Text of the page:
SAN BERNARDINO, Calif.-Big banks are now holding the line on free checking.

After a steep decline in the percentage of free checking accounts, 38% of checking accounts offered by major banks are free, down just one percentage point from last year, according to's 2013 Checking Survey

Compare that to between 2009 and 2012, when free checking at banks declined from 76% of checking accounts to 39%.

"We spanked the banks a bit with all the 'dump your bank' promotions and I think they found out they are not invincible," said Gregg Stockdale, CEO of the $35 million-asset 1st Valley CU here. "They said, 'Let's see if we can get away with charging customers for checking accounts,' and now it appears to be Plan B."

1st Valley has always held to the philosophy that free checking is a business builder. The credit union offers a totally free checking account and another that pays interest but charges a small fee if members' balances drop below a certain limit. Stockdale said that 99% of the CU's checking balances reside in the free account.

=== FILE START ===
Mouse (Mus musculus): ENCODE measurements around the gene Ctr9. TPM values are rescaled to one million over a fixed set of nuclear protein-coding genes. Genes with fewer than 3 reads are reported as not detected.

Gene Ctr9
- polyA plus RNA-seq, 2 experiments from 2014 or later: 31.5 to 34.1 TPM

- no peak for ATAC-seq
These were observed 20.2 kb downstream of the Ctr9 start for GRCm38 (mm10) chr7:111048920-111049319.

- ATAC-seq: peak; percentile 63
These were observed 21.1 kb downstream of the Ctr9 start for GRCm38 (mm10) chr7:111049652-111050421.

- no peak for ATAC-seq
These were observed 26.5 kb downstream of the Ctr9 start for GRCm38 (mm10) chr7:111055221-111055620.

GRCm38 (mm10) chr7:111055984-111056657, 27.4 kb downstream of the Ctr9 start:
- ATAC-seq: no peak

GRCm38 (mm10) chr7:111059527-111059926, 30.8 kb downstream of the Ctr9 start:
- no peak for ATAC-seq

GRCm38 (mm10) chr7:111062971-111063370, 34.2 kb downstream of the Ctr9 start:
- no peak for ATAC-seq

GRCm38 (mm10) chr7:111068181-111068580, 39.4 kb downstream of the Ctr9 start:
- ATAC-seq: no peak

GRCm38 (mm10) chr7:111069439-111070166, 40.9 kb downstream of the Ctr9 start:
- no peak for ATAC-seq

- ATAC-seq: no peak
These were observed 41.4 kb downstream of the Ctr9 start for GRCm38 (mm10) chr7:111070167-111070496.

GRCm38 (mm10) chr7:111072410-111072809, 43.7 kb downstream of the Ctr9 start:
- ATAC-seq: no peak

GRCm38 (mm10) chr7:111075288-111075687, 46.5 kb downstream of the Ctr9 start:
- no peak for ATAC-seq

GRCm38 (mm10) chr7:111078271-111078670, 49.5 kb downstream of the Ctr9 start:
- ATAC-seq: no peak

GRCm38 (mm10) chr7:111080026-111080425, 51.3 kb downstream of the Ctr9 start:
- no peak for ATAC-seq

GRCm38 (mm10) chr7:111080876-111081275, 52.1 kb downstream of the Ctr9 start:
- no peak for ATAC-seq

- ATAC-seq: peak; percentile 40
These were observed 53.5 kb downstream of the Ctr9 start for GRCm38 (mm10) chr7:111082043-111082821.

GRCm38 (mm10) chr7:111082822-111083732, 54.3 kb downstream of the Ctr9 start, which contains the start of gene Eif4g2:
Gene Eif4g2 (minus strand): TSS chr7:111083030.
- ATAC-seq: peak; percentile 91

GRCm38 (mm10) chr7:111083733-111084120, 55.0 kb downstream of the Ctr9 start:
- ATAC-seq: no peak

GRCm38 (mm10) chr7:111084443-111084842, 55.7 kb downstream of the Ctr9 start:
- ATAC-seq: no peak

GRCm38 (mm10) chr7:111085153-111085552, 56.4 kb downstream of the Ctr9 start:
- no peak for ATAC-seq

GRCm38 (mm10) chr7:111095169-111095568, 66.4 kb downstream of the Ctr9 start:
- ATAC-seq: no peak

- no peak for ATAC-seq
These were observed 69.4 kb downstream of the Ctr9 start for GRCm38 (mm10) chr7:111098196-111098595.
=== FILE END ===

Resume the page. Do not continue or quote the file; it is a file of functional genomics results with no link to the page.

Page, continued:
Checking Still Primary

"I don't care which way you cut it, checking is still the primary account," said Stockdale. "I don't think checking needs to be a money maker because of all the other business the product brings in, and 50% of our members have our checking account-good penetration."

Scott Wilson, CEO of the $464 million SeaComm FCU in Massena, N.Y., said that consumer education has much to do with banks stopping their free checking free fall. "Consumers are learning they have more options, of which credit unions are one. They are asking, 'Why should I pay to have access to my own money?' "

CUs have benefitted from the anti-bank sentiment that has been generated following Bank Transfer Day, recording record membership growth and strong checking increases. Wilson pointed out that SeaComm has seen 20% annual membership increases in recent years.

Wilson and Stockdale noted that while they wouldn't mind if banks continued to chop away at their free checking offerings, big banks' practice of hiking fees related to checking-such as overdraft and ATM-may continue to drive more checking business toward the CU community.

Bank checking fees hit a record high according to's survey:

The average fee to maintain a checking account rose from $5.48 to $5.54 per month.

Bank overdraft fees now average of $32.20-up almost $1 over last year's average of $31.26.

ATM fees hit an all-time high-banks now charge noncustomers an average of $2.60 to use their ATMs, up from $2.50 last year. The average fee banks charge for going out of network is down a few percentage points from last year, to $1.53, but combined, customers pay a total of $4.13 to make a withdrawal at an out-of-network ATM.

"It's clear that if banks hang onto free checking they will make up the money somewhere else," said Wilson.

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